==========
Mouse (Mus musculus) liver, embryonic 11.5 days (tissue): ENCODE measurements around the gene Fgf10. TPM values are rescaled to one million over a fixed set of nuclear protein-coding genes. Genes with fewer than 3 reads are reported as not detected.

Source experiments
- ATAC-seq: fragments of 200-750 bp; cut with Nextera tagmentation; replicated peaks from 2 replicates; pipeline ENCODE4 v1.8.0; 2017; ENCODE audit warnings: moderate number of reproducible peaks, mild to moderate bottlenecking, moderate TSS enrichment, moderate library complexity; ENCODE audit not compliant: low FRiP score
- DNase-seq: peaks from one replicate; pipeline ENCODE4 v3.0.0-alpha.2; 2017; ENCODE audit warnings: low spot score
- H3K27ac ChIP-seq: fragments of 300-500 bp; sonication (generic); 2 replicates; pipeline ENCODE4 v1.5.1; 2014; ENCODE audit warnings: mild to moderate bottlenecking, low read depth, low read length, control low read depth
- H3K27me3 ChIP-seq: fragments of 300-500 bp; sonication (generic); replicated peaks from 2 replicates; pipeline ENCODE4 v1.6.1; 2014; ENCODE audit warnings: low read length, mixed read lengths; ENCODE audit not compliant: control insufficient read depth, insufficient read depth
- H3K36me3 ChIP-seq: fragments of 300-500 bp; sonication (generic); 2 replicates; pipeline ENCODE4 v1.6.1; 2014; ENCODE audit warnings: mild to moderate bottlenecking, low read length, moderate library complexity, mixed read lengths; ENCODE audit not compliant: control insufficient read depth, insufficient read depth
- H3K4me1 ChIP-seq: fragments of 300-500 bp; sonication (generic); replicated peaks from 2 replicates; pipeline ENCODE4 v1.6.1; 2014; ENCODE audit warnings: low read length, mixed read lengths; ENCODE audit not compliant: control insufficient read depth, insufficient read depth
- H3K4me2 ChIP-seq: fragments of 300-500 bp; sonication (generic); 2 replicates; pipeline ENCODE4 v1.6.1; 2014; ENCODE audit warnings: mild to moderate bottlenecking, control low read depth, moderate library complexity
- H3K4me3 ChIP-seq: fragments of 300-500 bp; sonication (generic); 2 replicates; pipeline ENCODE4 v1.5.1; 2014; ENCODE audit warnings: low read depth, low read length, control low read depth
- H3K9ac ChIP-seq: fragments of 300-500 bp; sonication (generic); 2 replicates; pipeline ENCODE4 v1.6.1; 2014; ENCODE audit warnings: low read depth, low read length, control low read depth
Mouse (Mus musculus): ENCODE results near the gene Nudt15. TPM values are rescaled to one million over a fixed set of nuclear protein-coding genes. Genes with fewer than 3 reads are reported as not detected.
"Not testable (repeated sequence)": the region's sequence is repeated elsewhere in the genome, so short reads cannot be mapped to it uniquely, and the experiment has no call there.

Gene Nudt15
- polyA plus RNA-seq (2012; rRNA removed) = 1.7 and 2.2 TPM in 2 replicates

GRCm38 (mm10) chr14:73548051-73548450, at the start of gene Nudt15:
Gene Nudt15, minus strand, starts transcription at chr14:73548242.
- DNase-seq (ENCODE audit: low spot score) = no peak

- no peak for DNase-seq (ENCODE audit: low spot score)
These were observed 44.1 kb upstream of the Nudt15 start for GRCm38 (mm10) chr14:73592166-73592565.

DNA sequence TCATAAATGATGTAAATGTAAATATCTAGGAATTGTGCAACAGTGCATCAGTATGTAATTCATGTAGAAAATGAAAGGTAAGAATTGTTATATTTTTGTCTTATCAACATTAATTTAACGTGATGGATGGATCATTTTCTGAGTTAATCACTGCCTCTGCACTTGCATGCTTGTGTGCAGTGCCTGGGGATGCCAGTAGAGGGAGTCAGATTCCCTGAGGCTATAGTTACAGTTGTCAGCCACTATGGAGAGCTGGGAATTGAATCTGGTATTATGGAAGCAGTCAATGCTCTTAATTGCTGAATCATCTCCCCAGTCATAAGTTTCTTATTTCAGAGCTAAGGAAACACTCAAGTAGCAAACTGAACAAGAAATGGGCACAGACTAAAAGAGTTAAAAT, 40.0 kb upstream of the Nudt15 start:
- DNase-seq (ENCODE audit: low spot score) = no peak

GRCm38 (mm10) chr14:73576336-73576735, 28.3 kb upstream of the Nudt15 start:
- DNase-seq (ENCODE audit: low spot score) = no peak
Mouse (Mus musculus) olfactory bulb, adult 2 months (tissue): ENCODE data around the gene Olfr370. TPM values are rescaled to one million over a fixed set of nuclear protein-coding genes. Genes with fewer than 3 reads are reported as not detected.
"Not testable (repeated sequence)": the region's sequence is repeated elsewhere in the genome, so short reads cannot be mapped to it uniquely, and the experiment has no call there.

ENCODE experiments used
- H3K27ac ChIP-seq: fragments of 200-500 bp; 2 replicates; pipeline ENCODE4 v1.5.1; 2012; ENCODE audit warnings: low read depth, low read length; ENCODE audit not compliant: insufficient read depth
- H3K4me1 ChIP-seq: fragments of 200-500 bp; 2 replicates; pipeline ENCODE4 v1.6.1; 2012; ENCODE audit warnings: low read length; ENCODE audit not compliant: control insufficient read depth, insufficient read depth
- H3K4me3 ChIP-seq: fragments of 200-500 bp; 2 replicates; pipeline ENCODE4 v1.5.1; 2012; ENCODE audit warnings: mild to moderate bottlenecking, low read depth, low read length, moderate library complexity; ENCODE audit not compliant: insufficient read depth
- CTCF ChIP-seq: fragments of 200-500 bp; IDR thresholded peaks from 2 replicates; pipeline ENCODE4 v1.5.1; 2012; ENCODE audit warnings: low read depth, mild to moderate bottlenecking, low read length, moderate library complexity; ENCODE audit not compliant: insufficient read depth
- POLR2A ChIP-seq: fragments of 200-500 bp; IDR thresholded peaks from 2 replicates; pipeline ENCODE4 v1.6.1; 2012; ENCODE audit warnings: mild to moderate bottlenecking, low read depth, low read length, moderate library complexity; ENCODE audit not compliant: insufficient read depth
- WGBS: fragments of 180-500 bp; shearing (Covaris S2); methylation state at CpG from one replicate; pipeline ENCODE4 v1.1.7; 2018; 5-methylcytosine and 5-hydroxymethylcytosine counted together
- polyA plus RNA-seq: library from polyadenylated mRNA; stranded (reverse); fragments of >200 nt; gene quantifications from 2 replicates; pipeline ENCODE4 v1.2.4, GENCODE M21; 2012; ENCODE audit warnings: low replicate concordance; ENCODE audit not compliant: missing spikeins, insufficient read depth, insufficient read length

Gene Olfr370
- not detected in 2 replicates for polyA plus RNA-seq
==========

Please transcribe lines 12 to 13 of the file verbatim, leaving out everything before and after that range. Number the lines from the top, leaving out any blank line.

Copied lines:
Mouse (Mus musculus): ENCODE results near the gene Nudt15. TPM values are rescaled to one million over a fixed set of nuclear protein-coding genes. Genes with fewer than 3 reads are reported as not detected.
"Not testable (repeated sequence)": the region's sequence is repeated elsewhere in the genome, so short reads cannot be mapped to it uniquely, and the experiment has no call there.